I have two children. I never wanted any more. My purse, sanity and body couldn't stretch to three. But two of my closest friends have three each, and none were an accident, which so many number threes are. Interestingly, both friends have two siblings and grew up as a threesome.
After replacing your own genes, and when the planet is struggling to cope with a growing population - why a third? Is it not downright selfish to replace your genes just one more time? And then there is the small matter of having to buy a bigger car, house and more school shoes than you ever imagined.
Is it a case of the more the merrier, or is it perhaps a case of mums (the ones who do most of the child care still) not having the confidence to pick up their own lives between their youngest starting school, and the oldest providing them with a grandchild - as was the case with my friend, Sue, who pushed out her fourth over forty.
Sue's first child was born when she was in her late twenties. Every few years she had one more until at forty and a bit, number four arrived. Sue's raison d'etre is to nurture. With brilliant timing, just as the youngest child was about to leave home, her eldest produced a grandchild. Sue is now a doting gran who loves nothing more than babysitting, day and night.
Sue's choices allowed her to postpone going back to work for almost thirty years and when she did, it was as a teaching assistant. More children to care for.
And then there are the accidents. Sometimes, passion takes over and a chance is taken, but sometimes the accidents are very carefully planned. Take Catherine for example: "We had two children, and I really wanted a third. My husband wasn't keen, for financial reasons, and persuasion hadn't worked. I stopped taking the Pill, but didn't tell him. When, four months later I became pregnant, it was easy to explain it as 'Pill failure'. He has no regrets now, and neither do I."
Kate was happy with her two boys: "Two were fine, and I was conscious about adding to the world's population problem. Then at my trip to the doctors, he removed a troublesome IUD. We hadn't decided what to use instead and after a bit too much to drink one Christmas,
'Oops' was confirmed on Valentine's Day. I was surprised, but at the same time knew I'd have been disappointed with a negative test. The biggest problem was the ten year age gap between him and my other children."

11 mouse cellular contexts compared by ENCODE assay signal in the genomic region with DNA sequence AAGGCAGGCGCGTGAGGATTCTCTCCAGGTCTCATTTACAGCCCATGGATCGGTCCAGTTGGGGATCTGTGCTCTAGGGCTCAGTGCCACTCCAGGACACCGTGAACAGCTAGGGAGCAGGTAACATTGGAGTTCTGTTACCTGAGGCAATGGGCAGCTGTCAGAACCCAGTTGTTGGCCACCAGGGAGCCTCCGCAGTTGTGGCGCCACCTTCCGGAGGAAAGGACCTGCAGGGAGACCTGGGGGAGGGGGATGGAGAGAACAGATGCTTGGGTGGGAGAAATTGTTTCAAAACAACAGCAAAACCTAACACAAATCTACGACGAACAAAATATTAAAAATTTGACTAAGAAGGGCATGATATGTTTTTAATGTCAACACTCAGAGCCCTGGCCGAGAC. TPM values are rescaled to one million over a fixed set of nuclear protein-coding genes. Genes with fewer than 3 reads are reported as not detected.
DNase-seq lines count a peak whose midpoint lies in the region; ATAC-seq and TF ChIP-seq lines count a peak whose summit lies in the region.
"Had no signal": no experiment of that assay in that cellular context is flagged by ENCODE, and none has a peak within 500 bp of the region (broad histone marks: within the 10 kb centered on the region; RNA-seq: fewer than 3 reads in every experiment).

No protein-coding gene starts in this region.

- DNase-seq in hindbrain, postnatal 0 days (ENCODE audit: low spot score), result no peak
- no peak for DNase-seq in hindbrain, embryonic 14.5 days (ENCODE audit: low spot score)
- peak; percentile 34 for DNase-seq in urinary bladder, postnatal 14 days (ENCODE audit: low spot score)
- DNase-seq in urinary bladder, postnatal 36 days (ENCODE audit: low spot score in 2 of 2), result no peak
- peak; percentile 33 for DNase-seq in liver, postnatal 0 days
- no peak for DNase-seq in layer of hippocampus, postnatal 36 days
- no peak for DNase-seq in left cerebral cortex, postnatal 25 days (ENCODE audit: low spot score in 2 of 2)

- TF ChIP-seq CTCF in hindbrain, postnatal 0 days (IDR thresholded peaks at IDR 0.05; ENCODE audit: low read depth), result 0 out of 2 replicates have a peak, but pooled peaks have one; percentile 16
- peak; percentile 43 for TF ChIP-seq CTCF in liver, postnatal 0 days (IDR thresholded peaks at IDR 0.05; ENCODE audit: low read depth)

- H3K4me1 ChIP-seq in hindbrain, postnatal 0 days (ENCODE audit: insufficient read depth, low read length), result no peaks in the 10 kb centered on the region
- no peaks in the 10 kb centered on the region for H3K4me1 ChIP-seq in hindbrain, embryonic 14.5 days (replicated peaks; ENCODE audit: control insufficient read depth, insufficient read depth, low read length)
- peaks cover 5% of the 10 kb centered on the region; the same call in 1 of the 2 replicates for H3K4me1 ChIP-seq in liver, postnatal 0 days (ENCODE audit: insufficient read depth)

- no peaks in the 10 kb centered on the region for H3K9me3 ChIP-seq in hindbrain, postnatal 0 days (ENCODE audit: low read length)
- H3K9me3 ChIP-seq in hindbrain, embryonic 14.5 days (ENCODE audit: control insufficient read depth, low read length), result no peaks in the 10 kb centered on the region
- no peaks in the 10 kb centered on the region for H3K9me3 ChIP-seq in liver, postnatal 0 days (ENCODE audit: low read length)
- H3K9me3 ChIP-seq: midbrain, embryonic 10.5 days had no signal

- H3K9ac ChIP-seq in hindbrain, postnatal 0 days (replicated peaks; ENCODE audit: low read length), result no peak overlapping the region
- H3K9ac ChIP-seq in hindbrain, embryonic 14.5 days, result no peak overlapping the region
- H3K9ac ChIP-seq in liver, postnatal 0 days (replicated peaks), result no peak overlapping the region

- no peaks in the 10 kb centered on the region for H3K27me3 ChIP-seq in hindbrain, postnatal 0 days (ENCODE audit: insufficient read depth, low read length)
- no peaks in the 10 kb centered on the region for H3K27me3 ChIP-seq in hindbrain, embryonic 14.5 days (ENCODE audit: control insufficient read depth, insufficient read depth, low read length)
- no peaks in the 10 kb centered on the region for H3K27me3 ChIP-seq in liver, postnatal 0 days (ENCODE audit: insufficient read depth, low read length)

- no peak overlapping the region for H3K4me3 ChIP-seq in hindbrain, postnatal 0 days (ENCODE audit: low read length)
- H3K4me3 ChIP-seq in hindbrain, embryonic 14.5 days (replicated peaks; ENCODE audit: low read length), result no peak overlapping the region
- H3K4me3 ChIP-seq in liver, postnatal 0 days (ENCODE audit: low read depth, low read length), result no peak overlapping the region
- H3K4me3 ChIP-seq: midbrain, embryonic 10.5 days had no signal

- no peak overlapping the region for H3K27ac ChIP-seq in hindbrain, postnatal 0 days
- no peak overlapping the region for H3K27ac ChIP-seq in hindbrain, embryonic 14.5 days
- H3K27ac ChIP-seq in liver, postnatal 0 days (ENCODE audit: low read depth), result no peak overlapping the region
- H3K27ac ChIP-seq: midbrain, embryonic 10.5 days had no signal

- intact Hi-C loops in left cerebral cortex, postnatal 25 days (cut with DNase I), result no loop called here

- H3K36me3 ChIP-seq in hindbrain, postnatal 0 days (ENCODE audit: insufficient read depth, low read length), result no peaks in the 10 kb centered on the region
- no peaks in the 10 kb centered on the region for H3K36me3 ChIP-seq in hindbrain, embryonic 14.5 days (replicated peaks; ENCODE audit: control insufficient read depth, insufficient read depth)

But did Kate stop there? "I didn't want my third child to feel like an only child, so it was in fact an easy decision to have a fourth, when I was thirty eight."
So what's the difference between having two and four? "Spacing is important. We struggled, emotionally with teens and terrible twos. I'd also like to think they have all left home before my husband retires. Would Kate recommend more than two? "You have to be really sure you can afford more than two."
But it's not all about money, surely?
Some parents like Judy take a very philosophical approach to family size: "We always wanted more than two. One good reason for going for more children is that, I believe, it allows them to be who they want to be rather than who their parents think they ought to be. I so often see parents who are living their own lives vicariously through their one son and one daughter."
Judy makes the point, " As one of several children, I also appreciated that not all my parents' ambitions for their offspring were weighted onto me but were spread across us all. Now that we are adult, we have been able to also spread the responsibility of ageing parents. My father is now widowed and we all take our fair share of making sure that he feels welcome in our homes and cared for."
So what do you think?
If money was no object, and planet earth could cope, would you still settle for two – or create that entire football team?
More on Parentdish: Meet the mum who thought her family was complete - then made her husband reverse his snip!